By: Ron Kushner
In 2006, Gavin Munro had an amazing vision. Rather than cut down trees for their wood to create furniture, why not guide the trees to grow directly into
chairs and tables that could be harvested right in a field? His “forest” could yield furniture the way an orchard yields apples. He started a company called Full Grown to bring his vision to reality.
In his “garden” in Wirksworth, England, there are rows of ash, oak, sycamore, hazel, beech and willow. Each individual tree is being formed into a piece of furniture. The chairs grow upside-down with their legs growing upward.
By 2016, over 500 pieces were in the field, ready for harvesting. Guiding the tree’s growth, Munro selects branches that seem inclined to reach in a given direction. As they bud and grow, the branches are tied to frames that keep them growing in the right direction. Later, they are bent to form the proper angles for the furniture’s seat and legs.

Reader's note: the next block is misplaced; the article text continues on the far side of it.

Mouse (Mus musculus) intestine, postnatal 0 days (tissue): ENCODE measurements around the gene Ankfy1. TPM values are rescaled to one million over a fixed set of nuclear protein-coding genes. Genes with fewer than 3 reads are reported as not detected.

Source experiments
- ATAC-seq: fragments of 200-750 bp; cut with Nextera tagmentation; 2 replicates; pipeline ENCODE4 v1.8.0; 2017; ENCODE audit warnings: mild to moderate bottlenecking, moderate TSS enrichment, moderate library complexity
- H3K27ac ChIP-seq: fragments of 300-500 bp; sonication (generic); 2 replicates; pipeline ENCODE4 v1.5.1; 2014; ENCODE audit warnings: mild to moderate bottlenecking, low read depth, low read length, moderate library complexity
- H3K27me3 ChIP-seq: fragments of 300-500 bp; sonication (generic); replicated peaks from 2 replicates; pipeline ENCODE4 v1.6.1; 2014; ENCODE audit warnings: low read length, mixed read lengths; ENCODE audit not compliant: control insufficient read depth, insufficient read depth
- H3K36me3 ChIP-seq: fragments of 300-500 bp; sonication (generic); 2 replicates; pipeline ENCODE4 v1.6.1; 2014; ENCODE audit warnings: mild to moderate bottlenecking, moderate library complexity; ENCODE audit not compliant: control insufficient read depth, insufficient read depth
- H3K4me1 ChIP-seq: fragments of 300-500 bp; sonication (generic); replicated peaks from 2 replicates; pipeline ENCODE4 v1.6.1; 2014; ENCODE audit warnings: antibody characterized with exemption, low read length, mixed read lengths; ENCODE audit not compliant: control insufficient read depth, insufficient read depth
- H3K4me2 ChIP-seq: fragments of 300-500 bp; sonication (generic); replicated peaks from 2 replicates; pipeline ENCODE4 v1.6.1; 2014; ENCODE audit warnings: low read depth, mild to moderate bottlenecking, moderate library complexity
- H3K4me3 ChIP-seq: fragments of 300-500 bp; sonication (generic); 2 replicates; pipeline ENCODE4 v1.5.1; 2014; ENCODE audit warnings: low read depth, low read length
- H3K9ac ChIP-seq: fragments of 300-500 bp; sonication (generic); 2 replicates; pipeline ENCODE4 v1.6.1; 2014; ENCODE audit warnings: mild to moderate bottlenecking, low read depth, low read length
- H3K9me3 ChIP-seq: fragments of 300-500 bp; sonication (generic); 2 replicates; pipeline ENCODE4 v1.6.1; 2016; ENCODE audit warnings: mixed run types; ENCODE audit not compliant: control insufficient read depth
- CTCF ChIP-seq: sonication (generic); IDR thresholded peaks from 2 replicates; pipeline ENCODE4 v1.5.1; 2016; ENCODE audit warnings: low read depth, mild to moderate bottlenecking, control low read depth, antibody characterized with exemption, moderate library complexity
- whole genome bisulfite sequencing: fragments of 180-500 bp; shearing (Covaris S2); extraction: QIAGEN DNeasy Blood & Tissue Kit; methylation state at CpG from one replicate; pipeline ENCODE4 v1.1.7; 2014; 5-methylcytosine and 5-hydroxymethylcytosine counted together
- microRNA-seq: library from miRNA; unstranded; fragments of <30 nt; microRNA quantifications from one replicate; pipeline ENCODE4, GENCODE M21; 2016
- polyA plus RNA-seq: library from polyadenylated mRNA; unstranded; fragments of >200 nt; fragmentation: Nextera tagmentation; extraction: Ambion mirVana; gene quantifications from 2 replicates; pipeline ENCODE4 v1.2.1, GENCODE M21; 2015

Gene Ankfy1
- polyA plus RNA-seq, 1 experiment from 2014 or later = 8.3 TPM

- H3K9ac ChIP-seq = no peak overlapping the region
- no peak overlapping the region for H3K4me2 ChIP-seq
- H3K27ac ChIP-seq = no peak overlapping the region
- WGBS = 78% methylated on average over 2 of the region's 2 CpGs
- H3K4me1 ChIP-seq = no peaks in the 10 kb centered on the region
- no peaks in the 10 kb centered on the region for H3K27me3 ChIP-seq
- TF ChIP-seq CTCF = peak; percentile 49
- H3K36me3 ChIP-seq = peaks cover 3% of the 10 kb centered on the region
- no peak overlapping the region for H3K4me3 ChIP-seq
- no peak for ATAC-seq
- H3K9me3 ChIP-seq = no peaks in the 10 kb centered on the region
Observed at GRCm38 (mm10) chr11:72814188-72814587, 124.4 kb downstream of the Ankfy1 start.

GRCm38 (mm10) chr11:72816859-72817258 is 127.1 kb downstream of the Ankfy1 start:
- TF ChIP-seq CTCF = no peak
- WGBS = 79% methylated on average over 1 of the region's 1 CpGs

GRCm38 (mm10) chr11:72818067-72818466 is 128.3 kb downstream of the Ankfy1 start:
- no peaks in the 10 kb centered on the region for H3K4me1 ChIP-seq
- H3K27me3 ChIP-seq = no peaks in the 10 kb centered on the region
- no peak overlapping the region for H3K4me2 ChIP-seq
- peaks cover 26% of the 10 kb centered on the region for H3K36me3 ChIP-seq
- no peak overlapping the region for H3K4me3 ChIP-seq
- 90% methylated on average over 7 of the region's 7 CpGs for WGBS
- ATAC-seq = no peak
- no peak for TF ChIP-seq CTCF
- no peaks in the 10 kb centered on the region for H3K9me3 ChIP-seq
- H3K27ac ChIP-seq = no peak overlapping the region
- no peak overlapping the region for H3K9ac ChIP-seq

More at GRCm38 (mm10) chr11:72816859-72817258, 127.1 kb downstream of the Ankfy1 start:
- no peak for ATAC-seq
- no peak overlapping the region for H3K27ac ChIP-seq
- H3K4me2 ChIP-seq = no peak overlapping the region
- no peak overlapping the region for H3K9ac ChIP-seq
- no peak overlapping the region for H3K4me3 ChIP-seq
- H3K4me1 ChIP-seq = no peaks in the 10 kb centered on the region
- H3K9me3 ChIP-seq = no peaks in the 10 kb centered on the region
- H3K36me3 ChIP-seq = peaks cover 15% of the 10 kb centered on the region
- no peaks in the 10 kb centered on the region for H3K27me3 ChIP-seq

The idea of training trees into unique shapes is really not a new concept. In 1929, Axel Erlandson, a farmer in California, planted a row of trees as a windbreak and noticed that some branches lost their bark and began to graft together. He developed a hobby of experimentation with tree shapes. He created many incredible shapes and designs. Unfortunately, he died in 1962 without teaching anyone the specifics of what he grew and how he actually did it.
Over the past 11 years, Munro has “harvested” a variety of furniture grown in this manner – lamps, tables and chairs. One of the chairs is actually used as his office chair. He is continually learning how to work with a tree’s natural inclinations and growing differences.
Photo credits by permission of Full Grown.
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